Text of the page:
Festival Mata Air: beyond the usual artist/audience relationship
Mr. Didik introduced me to some very interesting people that introduced to some very interesting people that … that’s how it works here in Indonesia. One could say it’s the same all over the world but here in Indonesia you rarely bump into someone that isn’t willing to share his/her/hir most precious contacts with you. Besides, they’ll also talk about their work and creative projects without an attitude of ‘ownership’ or “copyright”. And, if they happen to have something material that represents their work, they’ll promptly offer it to you as a gift. At the end, this shared creativity only creates… more creativity.
So, via this stream of introductions, I ended up in an old squat event of mostly hard-core Indonesian bands celebrating John Peel. I met interesting genders that evening. Weeks later, I found myself on my scooter facing heavy rains squeezed between two dubious overloaded trucks on sinuous roads that climb up to the town of Salatiga situated in a mountainous region of Central Java. I was heading towards the Festival Mata Air ‘organized annually by an organization called TUK, Tanam Untuk Kehidupan (Planting for Life)’, which ‘began as a group of environmentally concerned local artists in 2005’.
Festival Mata Air intends to bring awareness about the endangered natural springs of the region of Salatiga, ‘a water catchment area for the surrounding districts’. The festival’s program provides ‘an excellent opportunity for local and international artists to get actively involved in a grass-roots collaboration with government, activists and local community residents’. It was a weekend of workshops, performances and exhibitions that always had the local community engaged in some level. Besides, I was welcomed in a residence where these ‘cultural workers’ lived for those three days, which gave me the chance to follow their actions from very close.
The festival ‘is also an important part of Australian-Indonesian cultural dialogue’. The “Gang re : Publik” Book Launch touched me in particular. The book features works of artistic collaborations ‘across Australia and Indonesia’. It is closely related to the Sidney based Gang Festival, which defines itself as a ‘creative exchange’ and ‘an artist-led initiative celebrating the deep links between Indonesian and Australian community arts’. It has provided me with inspiring and illuminating literature on issues I have been experiencing myself as a foreigner ‘visitor and artist’ in Indonesia without falling into the trap of ‘empty rhetoric of cross-cultural collaborations’.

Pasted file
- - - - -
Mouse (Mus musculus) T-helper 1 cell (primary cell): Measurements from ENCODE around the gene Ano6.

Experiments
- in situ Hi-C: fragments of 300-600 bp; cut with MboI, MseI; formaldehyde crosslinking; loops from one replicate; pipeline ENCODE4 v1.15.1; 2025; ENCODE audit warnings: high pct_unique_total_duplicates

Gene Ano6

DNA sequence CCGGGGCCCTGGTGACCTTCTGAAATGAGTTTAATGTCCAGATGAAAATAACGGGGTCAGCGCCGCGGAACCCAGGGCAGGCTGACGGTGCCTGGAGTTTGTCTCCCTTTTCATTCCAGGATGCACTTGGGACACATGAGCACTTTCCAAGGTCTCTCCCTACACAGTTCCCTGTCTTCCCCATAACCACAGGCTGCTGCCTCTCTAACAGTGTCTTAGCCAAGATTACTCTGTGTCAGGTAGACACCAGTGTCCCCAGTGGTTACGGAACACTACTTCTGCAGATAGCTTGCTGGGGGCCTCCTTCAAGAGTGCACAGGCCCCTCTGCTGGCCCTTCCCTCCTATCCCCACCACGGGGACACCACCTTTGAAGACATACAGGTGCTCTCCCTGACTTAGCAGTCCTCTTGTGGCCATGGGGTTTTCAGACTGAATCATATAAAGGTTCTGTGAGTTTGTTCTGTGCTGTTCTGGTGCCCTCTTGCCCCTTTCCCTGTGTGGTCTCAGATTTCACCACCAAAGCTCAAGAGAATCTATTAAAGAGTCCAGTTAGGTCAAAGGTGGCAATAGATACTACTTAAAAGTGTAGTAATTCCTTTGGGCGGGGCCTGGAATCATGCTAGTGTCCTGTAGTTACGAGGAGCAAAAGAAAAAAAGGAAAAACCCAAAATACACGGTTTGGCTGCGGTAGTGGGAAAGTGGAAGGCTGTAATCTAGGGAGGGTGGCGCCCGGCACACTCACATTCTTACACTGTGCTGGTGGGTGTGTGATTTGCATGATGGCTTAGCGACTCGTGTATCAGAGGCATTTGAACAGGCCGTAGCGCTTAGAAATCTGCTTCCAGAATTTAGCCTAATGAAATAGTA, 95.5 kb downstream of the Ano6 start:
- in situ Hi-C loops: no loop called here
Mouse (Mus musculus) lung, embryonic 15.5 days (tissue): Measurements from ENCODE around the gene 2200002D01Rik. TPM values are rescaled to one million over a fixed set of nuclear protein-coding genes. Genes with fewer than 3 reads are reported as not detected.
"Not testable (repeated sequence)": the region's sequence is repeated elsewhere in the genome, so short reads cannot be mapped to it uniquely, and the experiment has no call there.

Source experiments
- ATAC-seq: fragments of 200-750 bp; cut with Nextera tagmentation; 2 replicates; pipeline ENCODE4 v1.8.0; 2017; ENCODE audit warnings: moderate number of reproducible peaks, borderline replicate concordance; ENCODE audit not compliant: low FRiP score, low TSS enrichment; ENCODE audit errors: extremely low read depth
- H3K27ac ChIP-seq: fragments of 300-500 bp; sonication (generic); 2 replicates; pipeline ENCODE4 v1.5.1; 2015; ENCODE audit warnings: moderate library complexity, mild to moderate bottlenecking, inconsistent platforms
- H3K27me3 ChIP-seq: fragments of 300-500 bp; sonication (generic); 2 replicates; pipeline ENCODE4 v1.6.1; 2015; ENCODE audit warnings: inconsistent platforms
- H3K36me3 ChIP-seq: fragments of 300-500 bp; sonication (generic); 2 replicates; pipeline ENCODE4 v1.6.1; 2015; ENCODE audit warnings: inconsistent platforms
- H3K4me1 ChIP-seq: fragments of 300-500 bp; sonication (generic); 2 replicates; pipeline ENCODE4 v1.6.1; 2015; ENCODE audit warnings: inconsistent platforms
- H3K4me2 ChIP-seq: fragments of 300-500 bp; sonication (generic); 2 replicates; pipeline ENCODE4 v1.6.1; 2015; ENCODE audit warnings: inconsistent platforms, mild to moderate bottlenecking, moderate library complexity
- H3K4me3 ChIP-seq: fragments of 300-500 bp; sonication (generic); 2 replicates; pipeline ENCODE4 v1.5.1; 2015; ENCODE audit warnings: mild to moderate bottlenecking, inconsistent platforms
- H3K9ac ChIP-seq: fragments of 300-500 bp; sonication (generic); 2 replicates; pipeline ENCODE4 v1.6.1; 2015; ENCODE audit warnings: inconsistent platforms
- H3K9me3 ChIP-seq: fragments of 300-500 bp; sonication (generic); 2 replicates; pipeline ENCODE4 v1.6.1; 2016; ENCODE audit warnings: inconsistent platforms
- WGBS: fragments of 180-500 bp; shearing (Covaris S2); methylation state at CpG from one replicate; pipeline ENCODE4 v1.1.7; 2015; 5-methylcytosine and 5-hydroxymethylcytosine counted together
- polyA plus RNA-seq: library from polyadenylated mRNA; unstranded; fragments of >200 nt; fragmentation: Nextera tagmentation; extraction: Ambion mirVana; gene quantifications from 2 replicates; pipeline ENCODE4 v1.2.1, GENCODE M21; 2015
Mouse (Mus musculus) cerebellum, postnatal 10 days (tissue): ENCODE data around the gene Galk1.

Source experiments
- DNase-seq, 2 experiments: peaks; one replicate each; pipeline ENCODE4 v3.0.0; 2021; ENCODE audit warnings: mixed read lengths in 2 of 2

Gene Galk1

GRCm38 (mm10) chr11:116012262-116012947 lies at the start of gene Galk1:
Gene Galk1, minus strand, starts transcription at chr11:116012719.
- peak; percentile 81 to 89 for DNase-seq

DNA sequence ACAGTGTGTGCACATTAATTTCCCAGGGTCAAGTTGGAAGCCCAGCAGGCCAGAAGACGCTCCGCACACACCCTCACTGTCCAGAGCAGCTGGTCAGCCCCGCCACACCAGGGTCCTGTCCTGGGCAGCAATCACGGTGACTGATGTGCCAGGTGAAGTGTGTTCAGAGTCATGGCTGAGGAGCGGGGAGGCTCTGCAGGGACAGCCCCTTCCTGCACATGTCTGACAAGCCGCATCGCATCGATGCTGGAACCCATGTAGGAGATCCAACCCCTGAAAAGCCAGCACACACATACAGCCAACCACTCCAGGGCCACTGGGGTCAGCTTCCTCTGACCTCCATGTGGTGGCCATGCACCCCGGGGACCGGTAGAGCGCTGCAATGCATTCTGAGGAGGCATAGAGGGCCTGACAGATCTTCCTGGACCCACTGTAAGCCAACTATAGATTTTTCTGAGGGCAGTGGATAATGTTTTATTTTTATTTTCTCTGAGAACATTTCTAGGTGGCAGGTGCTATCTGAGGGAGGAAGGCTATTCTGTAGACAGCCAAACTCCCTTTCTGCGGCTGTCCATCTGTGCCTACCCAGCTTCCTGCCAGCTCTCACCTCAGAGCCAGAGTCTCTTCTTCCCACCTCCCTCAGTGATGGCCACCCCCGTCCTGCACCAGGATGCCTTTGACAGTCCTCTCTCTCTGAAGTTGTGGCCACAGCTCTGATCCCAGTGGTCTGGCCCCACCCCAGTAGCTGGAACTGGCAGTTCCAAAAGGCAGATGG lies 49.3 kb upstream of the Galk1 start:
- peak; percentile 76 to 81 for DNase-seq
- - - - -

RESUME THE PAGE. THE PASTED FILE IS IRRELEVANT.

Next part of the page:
Having always been skeptical about artists or cultural events that feel the need to define themselves as social engaged, my experience at the Festival Mata Air has made me reconsider some of my opinions. Despite the fact that I still believe Art to be social by definition, there’s something that works about this festival’s aim of engaging the ‘community’ and bringing an environmental consciousness. Something that does bring the community and the artist him/herself somewhere beyond what the usual artist/audience relationship provokes. Maybe the secret lies in how this particular festival is organized. Or is it because both artist and community cannot dissociate from their common ‘environment’ and are thus intrinsically related? It is not enough to say that the work of the artists that have been involved in this festival existed before and that their participation in the festival is simply an engaged participation. I figure reading the “Gang re:public” book might shed some light into this mysterious awakening. I certainly have some homework to do.